There's a joke among some football fans that Chris Wood only scores ugly goals.

The Burnley striker - a prolific pragmatist with an uncanny knack for being in the right place at the right time - has earned a reputation over the years as a scorer of strange, seemingly fortuitous goals.

His latest effort in Burnley's season-closer against Bournemouth was no exception, bundling home his 10th of the season after a wayward Ashley Westwood shot caromed off his stationary foot into the bottom corner of the net.

It's the type of goal that has come to define the burly Kiwi's time in England. Case in point:


It's also meant that Wood has flown under the radar, forgotten in a league that privileges Paul Pogbas and Dele Allis - flamboyant showmen who grab headlines and sell tickets.

Not that he seems to care. And neither would Burnley fans after seeing their club finish in seventh - their highest league placing since 1974 - thanks in large part to the addition of Wood who joined the club for a record $29million transfer fee.

His time at Leeds United in the Championship - scoring 41 goals in 83 appearances - has proven that his penchant for goal-poaching is no fluke. And after a frustrating yet productive return to the Premier League with Burnley, Wood has shown that he is also capable of doing it at the biggest stage.

The Kiwi striker has been invaluable for the Clarets who took the honour of the Premier League's 'best of the rest', eclipsed only by top-six perennials Manchester City, Manchester United, Tottenham, Liverpool, Chelsea and Arsenal.

Despite struggling with injuries which saw him miss a chunk of the season, Wood still managed to score 36 per cent of Burnley's goal return - many of which came during important 1-0 victories.

Chris Wood of Burnley celebrates. Photo / Photosport
Chris Wood of Burnley celebrates. Photo / Photosport

In fact, Wood's 10-goal tally earned his side 12 points this season according to Sky Sports UK - only Liverpool's Mohamed Salah (16) and Spurs' Harry Kane (22) have won more points via their goals.

Having only started 20 games in the league, Wood's goal tally significantly undersells his impact. When averaged out for the amount of minutes played, Wood rises to the top ten goal scorers in the league.

The players ahead of him in this department are a who's who of Premier League forwards: Salah, Kane, Sergio Aguero, Jamie Vardy, Raheem Sterling, Alexandre Lacazette, Gabriel Jesus, and Pierre-Emerick Aubameyang.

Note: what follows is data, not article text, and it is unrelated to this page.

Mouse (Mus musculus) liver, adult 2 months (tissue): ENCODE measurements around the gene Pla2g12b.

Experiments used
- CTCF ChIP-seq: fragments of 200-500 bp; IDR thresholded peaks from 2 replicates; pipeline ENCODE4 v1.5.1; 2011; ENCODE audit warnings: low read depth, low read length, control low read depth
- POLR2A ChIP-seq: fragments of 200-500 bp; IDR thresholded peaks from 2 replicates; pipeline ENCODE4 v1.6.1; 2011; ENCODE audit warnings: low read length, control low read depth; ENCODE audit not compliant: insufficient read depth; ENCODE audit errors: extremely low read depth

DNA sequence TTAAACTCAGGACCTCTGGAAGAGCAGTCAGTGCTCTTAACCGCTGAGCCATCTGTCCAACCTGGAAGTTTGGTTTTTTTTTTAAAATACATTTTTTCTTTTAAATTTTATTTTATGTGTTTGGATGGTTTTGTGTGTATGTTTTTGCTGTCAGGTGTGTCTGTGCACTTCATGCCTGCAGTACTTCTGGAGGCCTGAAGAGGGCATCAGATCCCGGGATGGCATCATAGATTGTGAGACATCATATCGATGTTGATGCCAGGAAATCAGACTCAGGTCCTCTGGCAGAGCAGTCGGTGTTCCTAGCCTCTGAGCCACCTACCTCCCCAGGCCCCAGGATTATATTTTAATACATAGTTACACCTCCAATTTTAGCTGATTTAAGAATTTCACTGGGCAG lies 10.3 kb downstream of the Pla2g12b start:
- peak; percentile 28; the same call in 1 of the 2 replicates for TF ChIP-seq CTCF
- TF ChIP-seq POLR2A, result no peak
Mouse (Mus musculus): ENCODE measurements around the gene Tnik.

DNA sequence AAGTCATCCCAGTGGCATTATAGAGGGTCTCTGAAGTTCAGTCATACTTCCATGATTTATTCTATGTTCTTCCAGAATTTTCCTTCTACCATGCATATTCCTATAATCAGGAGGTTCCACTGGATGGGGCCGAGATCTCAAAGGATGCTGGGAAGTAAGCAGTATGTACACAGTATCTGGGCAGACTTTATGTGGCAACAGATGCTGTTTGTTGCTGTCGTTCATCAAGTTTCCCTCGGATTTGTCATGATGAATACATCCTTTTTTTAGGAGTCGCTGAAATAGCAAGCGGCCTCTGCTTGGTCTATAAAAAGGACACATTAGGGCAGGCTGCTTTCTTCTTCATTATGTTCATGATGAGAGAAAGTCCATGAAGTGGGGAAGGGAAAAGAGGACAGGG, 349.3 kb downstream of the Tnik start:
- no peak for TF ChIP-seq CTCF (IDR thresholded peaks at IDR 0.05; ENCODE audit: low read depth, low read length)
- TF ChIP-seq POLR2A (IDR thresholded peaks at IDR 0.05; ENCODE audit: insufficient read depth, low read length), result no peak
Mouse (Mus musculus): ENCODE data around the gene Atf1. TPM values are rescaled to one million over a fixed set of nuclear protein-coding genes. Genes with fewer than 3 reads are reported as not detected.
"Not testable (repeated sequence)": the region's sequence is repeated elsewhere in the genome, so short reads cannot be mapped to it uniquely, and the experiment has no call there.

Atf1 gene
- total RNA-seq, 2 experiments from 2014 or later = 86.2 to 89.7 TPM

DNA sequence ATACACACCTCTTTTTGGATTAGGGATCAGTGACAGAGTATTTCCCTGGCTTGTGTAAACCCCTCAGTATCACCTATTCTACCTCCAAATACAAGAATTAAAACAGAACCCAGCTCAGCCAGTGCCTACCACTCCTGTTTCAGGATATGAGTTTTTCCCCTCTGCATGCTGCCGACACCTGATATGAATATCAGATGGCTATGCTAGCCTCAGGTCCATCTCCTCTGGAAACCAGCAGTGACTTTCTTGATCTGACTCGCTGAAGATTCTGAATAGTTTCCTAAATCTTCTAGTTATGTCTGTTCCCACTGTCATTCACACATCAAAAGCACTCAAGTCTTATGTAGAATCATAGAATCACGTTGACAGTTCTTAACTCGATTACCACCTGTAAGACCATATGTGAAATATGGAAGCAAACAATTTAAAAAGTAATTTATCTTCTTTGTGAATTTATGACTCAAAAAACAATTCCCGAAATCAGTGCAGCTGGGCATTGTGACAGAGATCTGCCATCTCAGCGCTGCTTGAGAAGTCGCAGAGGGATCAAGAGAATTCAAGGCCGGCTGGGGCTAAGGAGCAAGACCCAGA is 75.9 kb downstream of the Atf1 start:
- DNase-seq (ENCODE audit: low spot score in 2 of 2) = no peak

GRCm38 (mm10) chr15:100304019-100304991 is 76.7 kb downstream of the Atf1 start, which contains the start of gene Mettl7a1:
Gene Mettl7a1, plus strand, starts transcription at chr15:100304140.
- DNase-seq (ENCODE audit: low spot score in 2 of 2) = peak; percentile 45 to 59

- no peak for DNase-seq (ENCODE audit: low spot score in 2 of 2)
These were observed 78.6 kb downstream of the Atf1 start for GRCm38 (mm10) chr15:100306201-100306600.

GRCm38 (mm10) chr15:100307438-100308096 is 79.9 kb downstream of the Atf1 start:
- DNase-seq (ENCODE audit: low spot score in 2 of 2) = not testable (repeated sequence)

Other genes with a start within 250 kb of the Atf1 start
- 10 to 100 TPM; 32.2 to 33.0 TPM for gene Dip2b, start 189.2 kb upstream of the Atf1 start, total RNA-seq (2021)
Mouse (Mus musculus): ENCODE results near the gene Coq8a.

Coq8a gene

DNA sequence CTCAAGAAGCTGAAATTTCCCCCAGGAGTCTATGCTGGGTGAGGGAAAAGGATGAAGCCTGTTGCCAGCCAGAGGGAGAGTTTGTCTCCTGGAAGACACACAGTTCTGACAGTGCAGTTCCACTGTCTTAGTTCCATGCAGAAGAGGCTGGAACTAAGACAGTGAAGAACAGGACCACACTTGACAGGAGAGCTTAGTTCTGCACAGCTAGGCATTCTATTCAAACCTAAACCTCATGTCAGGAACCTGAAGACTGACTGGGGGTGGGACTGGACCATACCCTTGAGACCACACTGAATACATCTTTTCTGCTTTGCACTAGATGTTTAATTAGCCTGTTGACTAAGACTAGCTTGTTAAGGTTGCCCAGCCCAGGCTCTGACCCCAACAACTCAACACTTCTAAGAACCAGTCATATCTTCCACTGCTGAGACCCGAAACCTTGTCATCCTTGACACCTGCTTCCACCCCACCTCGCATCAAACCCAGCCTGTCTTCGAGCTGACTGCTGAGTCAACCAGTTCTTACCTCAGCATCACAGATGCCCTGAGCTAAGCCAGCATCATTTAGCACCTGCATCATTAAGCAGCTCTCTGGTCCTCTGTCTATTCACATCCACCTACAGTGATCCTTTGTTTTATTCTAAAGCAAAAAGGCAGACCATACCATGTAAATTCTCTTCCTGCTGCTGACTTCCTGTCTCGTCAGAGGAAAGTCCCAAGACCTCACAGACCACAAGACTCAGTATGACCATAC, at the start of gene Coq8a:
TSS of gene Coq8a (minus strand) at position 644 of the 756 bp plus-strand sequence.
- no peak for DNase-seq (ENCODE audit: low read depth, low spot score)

His goal-per-minute ratio is also better than many of the league's heavyweights including United's Romelu Lukaku, Chelsea's Álvaro Morata and Liverpool's Roberto Firmino - who were sold to their clubs for a combined transfer fee exceeding $300million.

Wood is also one of the most accurate shooters in the league, getting 71 per cent of his shots on target - second only to Arsenal's Aubameyang (79). This efficiency has been a large factor in his success, especially because of his side's defensive emphasis that puts a premium on goal-scoring opportunities; Burnley have scored the least amount of goals out of the Premier League's top 14 teams.

The stats, of course, only tell one side of the story. But Wood has also earned plaudits from the media and fans.

Chris Wood and Ashley Barnes. Photo / Photosport
Chris Wood and Ashley Barnes. Photo / Photosport

The Guardian recently named Wood in their list of the best signings of the season, while he was a frontrunner for Burnley's player of the season only to be beaten by goalkeeping hero Nick Pope, another success story in their historic campaign.

But most importantly, Wood has earned the trust of manager Sean Dyche.

Wood has thrived in Dyche's 4-4-2 formation, a system that has come full circle from being a tired strategy used by Fergie nostalgists to a calling card for managerial progressives like Dyche and Athletico Madrid's Diego Simeone.

The aggressive press employed by Dyche when his team gets close to their opponent's goal gives the industrious Wood a chance to make use of his athleticism and football IQ.

At the other end, Burnley defend deep in numbers and are not afraid to pump the long ball up the field to Wood and striking partner Ashley Barnes, allowing the Kiwi forward the chance to showcase one of his strengths, his ability to play with his back to goal.

New Zealand hasn't seen an attacking talent like Wood since Wynton Rufer, and only time will tell if like Rufer, Wood can take that next step towards football's upper echelon. If this season was any indication, he seems to be well on his way.

And who knows, he might even start scoring a few more screamers.